Credit card limit increases: Ellen was not working but was receiving payments from the Accident Compensation Corporation when the bank gave her a pre-approved offer to increase her credit card limit from $9,500 to $14,000, and then to $24,500. Her net income at the time was $27,000 a year.
Home lending: Ellen and Logan did not want their bank accounts to keep overdrawing beyond their limits. They said Ellen had asked the bank to stop this from happening. Also, the bank’s app showed incorrect information about what funds were available, which meant they thought they had more funds available than they did. As a result, Ellen ended up with an adverse credit rating and the couple’s home loan application was declined. Logan also said they were misled into believing they had pre-approved home lending from their bank and incurred expenses, including a builder’s report, when they signed a contract on that basis. They then had to withdraw their offer and ended up missing out on their dream home.
Bank statements: Logan needed bank statements for a court case, but the bank did not provide them. As a result, he was forced to settle the case for a substantially lower sum than claimed.
Credit card limit increases: We considered the bank breached its responsible lending obligations by increasing Ellen’s credit limits. It did not assess whether she could afford the increased credit limits. She was using a third of her income to meet the minimum monthly repayments. This caused her to suffer great financial and other stress. The bank argued the Credit Contracts and Consumer Finance Act 2003 did not require it to check whether credit card limit increases were affordable. We did not accept its position. We said that having regard to both the Act and the Code of Banking Practice, the bank is obliged to check that a credit limit increase is affordable for a customer.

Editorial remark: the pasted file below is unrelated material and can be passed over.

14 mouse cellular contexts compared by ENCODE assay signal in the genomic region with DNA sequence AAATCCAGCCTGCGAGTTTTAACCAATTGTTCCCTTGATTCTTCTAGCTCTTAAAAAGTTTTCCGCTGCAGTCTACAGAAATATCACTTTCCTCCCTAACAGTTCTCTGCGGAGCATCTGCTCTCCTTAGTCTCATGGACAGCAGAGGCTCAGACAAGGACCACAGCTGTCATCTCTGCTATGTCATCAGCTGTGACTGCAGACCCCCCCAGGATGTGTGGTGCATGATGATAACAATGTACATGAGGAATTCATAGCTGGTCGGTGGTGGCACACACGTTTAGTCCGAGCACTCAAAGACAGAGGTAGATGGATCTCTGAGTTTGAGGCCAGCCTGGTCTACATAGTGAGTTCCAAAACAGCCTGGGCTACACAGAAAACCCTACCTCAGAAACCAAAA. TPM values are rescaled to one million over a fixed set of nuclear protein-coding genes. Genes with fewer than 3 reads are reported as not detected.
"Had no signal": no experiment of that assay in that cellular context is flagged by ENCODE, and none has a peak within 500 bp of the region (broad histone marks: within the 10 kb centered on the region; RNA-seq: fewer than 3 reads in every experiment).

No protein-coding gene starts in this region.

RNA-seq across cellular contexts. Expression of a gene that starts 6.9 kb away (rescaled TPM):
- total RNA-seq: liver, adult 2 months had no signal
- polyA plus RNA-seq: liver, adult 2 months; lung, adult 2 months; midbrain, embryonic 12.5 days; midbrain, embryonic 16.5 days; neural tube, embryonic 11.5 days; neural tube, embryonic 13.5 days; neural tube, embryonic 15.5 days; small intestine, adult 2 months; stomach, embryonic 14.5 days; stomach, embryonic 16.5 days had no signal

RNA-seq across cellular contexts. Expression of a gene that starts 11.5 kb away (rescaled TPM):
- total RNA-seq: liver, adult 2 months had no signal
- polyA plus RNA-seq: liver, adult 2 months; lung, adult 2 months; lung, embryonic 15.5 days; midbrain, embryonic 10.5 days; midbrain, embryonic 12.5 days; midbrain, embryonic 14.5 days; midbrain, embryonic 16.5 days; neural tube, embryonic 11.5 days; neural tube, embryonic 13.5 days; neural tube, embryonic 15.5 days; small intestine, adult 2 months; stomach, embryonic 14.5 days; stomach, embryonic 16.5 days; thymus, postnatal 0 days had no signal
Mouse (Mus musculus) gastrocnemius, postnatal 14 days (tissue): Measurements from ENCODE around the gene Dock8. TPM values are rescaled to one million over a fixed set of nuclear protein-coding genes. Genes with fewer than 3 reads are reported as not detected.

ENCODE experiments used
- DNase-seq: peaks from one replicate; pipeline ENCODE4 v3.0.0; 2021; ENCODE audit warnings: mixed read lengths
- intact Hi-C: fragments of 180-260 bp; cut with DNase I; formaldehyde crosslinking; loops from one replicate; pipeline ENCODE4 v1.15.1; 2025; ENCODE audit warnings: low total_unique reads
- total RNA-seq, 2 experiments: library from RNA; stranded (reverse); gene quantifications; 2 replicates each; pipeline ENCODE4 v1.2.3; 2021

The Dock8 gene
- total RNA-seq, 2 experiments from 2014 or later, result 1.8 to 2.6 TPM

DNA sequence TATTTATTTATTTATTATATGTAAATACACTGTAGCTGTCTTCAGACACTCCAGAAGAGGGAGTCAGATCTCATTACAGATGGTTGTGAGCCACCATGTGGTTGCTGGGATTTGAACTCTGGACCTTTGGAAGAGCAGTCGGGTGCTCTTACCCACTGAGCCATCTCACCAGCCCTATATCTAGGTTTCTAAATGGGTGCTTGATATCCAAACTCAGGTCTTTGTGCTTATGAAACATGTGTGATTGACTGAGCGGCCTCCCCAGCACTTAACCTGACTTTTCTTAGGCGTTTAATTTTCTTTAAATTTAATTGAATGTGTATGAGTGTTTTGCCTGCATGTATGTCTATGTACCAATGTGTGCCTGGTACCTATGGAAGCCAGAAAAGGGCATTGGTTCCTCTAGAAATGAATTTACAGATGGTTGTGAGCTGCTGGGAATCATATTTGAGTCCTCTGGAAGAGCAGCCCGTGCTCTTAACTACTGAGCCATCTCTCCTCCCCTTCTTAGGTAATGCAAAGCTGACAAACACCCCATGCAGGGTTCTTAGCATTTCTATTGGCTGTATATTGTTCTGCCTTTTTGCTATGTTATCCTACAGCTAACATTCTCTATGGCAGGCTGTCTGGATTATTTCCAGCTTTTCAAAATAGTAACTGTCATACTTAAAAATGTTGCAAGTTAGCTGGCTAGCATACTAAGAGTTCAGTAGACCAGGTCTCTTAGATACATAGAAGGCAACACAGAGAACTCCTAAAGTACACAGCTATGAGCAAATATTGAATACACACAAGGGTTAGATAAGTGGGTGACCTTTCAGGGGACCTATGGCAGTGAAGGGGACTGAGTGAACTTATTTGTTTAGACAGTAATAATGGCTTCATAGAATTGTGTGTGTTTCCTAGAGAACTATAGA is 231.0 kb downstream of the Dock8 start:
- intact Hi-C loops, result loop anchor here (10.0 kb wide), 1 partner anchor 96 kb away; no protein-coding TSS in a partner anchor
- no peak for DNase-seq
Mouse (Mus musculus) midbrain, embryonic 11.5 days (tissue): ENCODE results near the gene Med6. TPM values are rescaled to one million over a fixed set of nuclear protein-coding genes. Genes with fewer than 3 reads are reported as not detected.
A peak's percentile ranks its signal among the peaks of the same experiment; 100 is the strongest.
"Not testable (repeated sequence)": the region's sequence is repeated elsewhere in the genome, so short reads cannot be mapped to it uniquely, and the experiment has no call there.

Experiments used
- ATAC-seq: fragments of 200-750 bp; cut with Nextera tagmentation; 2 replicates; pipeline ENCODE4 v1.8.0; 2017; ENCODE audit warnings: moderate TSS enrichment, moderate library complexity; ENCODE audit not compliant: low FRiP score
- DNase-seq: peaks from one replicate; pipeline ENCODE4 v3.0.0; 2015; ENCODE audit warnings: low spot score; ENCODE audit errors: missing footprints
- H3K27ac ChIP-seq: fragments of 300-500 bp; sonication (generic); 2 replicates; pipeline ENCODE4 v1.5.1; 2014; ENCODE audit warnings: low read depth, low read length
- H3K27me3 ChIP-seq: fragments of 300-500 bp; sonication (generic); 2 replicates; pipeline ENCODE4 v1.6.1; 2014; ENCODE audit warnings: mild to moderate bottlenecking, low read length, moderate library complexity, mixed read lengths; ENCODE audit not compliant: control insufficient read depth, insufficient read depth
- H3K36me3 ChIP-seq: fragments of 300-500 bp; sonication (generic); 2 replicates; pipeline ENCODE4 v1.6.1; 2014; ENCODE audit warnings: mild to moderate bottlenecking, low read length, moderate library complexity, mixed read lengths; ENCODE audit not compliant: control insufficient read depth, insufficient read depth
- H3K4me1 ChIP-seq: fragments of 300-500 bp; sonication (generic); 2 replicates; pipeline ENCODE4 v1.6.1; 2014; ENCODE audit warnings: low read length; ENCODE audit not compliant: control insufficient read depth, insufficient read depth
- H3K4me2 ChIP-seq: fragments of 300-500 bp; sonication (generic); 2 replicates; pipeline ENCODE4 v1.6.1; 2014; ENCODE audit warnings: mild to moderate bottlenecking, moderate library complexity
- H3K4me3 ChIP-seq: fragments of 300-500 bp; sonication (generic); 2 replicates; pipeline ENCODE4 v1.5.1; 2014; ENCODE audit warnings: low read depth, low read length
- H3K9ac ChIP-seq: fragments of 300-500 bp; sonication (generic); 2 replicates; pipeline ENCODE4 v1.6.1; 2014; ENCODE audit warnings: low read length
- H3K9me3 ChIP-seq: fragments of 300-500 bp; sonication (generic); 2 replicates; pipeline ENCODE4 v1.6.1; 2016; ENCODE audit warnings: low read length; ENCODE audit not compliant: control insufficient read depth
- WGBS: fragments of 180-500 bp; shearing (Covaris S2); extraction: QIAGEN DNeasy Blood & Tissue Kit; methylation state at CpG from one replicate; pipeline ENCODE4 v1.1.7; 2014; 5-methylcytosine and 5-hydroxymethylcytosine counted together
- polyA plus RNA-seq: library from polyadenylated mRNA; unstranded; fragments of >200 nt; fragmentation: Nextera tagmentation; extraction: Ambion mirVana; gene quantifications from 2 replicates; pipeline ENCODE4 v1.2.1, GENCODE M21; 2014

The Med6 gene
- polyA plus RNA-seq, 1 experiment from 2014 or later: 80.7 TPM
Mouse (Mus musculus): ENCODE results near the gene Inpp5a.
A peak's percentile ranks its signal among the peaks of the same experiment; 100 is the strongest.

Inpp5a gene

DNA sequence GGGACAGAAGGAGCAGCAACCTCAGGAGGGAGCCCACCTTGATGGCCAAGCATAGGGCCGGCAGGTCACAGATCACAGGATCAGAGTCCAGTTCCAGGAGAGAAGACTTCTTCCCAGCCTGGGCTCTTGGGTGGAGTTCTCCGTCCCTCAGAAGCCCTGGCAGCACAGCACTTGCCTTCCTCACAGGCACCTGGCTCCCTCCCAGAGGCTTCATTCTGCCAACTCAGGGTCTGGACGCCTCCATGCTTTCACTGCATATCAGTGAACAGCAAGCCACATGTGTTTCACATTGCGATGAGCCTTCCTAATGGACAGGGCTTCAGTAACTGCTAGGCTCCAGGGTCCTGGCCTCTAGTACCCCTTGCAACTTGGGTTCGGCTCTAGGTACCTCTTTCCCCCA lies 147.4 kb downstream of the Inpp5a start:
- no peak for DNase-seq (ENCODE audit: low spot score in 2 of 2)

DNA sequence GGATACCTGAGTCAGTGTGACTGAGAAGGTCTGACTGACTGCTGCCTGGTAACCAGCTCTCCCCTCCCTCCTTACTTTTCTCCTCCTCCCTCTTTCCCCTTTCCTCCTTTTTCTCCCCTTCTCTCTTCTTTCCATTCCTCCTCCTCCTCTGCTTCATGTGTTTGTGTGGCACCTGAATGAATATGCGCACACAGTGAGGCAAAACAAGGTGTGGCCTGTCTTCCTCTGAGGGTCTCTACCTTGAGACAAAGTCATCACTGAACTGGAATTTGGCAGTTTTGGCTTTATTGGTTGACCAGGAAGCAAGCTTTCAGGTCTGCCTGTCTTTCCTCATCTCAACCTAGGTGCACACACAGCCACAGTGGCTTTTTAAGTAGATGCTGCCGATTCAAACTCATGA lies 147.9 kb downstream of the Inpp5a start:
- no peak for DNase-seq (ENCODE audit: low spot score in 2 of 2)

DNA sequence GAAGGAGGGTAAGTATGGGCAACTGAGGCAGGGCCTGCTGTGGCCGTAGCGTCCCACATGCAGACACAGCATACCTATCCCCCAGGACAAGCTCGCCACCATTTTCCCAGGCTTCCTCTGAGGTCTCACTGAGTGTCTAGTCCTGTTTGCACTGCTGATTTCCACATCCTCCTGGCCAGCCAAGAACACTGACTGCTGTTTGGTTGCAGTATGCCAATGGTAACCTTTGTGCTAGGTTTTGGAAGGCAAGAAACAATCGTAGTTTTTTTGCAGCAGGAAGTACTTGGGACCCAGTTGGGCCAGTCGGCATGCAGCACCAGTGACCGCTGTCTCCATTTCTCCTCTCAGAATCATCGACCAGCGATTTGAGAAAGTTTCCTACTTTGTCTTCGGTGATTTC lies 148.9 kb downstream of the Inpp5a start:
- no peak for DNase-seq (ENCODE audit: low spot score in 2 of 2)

We said the bank should refund Ellen $9,000 for fees, interest and credit card repayment insurance premiums charged on the increased credit limits, along with $2,000 compensation for inconvenience.
Home lending: Ellen had asked for the shadow limit to be removed from her personal account. However, we found no evidence that she had asked the bank to do so on their joint account. The bank’s money app did contain some confusing information, but the available balance figure was correct.
There was no information that showed the bank misled the couple into thinking they had pre-approved home finance. The bank declined their loan application for several reasons including a high loan-to-value ratio, and outstanding debts, and not solely because of the information on Ellen’s credit file.
Bank statements: We found the bank had an obligation to give Logan the statements when he asked for them. It breached that obligation by failing to honour his request. However, the amount he lost in the court case was speculative. We could not award any money on that basis, although we did recommend $1,000 compensation for inconvenience for failing to provide statements to Logan when requested.
Ellen and Logan accepted our recommendations.Print this page